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As General Motors’ sole brand in Australia, Holden’s lineup gets most of GM’s better products, like the Cruze, Captiva (a re-badged Saturn Vue) and 6 varieties of the Holden Commodore, formerly known as the Pontiac G8. While GM claims that Cadillac is ready to go head to head with the Germans, in truth, the G8 was the closest GM has come to making a car as good as a BMW.
Our G8 was essentially a Holden Commodore SS, a fairly standard model in its home market, despite having a 6.0L, 361 horsepower V8, but in Australia, customers can opt for a Commodore that’s been breathed on by Holden Special Vehicles, a division similar to Mercedes-Benz’s AMG outfit, or BMW’s M division. The “base” model HSV Clubsport, has been selected for a special edition to commemorate the groups 20th anniversary. Only 100 cars will be produced, featuring a unique leather interior, sport suspension package, 20″ wheels and special decals echoing the original Clubsport’s graphics package.
Power remains the same, but that’s ok – with a 425 horsepower 6.2L LS3 V8 engine, straight line acceleration will be so rapid that bystanders won’t be able to tell that your car is any different from a standard car.
Gallery: HSV Clubsport 20th Anniversary Edition
[Source: Motor Trend]
Smaller turbocharged engines to replace other V8s in Merc's lineup
Starting next year, the high-performance AMG division at Mercedes-Benz will begin to replace all 6.2-liter V8 engines with smaller, twin-turbo units. The replacement motor will be a twin-turbo 5.5-liter V8 that is expected to make just as much (if not more) power, but reduce fuel consumption significantly. This move follows in the footsteps of other automakers to move away from naturally aspirated motors, to forced induction ones. Interestingly, the 6.2-liter V8, the first ground-up engine built by AMG, only recently joined the company’s lineup after it ended a long run with the supercharged 5.5-liter V8.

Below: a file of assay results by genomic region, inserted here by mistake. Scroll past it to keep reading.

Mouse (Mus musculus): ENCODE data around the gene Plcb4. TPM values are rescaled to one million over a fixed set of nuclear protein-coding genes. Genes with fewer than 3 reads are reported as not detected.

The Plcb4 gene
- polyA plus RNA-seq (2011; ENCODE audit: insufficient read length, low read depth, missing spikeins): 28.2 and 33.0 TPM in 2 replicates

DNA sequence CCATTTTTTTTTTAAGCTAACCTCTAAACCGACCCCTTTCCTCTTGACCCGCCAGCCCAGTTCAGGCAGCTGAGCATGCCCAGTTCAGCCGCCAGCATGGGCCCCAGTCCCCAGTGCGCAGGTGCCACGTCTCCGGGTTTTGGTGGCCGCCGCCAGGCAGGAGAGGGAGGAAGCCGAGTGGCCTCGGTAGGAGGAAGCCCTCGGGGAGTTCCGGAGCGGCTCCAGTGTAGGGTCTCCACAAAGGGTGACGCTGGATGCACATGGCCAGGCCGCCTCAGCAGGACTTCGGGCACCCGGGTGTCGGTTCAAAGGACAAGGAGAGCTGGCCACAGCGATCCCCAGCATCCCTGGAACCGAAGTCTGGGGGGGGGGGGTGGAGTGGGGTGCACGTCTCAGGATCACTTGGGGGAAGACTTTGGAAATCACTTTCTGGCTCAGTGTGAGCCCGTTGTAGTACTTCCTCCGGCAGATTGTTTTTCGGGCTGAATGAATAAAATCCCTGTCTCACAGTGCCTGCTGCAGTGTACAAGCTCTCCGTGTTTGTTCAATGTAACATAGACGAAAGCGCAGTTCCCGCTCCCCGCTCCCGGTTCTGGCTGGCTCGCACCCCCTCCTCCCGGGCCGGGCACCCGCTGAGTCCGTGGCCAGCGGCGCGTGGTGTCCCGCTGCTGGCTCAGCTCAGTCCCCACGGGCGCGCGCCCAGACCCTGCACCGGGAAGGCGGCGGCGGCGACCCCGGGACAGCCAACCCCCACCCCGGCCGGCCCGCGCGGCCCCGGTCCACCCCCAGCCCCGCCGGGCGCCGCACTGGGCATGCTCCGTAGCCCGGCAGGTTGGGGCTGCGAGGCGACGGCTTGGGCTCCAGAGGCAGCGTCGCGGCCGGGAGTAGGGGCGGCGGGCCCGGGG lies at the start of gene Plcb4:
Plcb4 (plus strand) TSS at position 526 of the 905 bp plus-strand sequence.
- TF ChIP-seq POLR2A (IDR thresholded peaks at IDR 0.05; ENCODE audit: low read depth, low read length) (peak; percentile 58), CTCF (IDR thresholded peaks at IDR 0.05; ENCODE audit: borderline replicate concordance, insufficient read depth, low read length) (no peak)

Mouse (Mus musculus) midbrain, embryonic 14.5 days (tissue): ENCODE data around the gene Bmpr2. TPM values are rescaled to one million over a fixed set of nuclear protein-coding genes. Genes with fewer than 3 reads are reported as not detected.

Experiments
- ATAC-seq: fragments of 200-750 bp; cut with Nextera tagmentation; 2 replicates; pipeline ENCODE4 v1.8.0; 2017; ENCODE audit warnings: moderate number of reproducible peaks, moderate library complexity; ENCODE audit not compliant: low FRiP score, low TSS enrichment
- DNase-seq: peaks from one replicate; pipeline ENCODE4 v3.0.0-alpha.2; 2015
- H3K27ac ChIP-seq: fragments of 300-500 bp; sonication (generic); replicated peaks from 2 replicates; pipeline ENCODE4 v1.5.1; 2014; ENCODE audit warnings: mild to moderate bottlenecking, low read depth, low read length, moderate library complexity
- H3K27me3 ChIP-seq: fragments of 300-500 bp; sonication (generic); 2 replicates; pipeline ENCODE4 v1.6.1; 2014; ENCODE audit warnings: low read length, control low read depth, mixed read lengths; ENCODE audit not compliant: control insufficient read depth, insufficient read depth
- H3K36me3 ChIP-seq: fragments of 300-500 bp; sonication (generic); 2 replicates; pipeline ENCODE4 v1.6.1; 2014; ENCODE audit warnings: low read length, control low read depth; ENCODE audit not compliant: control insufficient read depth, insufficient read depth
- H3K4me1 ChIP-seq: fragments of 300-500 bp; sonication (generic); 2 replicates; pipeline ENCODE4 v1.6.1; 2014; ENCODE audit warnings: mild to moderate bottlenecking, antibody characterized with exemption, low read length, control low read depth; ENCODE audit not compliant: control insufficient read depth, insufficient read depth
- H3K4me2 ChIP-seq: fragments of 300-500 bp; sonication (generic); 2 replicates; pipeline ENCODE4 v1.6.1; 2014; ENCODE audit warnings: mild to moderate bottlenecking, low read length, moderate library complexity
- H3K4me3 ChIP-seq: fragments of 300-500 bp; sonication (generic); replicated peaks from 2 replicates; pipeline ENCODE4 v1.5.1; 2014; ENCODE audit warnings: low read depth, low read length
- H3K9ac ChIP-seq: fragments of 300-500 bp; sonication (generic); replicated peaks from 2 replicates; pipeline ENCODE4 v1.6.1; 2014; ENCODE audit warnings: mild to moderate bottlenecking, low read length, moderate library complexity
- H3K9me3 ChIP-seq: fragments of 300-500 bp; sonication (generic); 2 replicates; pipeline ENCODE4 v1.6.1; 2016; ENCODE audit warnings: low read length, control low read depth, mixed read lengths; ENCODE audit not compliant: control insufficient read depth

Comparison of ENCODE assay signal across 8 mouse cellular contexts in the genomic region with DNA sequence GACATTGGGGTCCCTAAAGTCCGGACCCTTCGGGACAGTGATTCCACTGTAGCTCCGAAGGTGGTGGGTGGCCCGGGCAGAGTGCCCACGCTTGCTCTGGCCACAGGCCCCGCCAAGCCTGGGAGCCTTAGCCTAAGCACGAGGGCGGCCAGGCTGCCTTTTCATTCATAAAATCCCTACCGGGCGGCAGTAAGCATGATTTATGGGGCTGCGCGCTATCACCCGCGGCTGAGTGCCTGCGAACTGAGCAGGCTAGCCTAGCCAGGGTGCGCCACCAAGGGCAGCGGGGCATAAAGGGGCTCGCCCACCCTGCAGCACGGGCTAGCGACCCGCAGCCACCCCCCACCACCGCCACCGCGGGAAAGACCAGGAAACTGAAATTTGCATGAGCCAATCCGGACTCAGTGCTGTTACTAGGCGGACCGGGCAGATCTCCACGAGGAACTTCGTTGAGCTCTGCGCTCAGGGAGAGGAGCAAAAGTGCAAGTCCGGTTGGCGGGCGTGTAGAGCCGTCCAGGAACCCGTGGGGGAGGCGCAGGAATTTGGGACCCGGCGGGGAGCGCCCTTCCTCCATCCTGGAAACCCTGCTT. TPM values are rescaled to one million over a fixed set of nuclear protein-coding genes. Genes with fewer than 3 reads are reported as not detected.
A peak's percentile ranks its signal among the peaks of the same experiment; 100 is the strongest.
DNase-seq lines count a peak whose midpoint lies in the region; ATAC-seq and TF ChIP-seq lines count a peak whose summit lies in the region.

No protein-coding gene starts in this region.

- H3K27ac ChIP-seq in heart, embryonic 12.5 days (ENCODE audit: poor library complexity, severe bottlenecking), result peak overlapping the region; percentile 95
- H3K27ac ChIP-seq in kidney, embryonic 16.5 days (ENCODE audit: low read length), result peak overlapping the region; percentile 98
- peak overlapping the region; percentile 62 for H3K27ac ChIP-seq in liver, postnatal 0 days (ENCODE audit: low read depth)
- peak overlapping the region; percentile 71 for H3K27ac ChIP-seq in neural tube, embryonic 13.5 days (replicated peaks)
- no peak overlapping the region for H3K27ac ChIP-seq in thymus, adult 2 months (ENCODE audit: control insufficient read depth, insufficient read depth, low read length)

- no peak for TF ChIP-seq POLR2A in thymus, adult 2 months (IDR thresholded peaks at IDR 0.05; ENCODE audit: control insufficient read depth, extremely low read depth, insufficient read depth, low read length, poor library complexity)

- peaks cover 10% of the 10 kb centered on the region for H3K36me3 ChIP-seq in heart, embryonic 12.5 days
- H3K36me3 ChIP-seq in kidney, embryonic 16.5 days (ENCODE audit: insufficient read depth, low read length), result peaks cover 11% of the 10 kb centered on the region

News of the downsizing and switch to turbocharges comes from a report by InsideLine, after an interview with Dr. Thomas Weber, a member of the board at Merc’s R&D department.
Dr. Weber also said that the move towards turbochargers won’t be isolated to just the AMG group. It is expected that the 5.5-liter V8 will be decommissioned in favor of a turbocharged engine with a displacement of anywhere from 4.5 to 5.0-liters.
An official announcement is expected at next year’s Paris Auto Show, possibly in a revised version of the SLS supercar, or in a Black Series version of the E-Class (Coupe perhaps), as Mercedes has made known plans to brand the AMG division as a leader in performance through the efficient use of materials, and engines.
We just hope they work on the sound of the new turbo mills, as the current lineup of twin-turbo V12′s don’t sound half as good as the 6.2 or the old supercharged 5.5.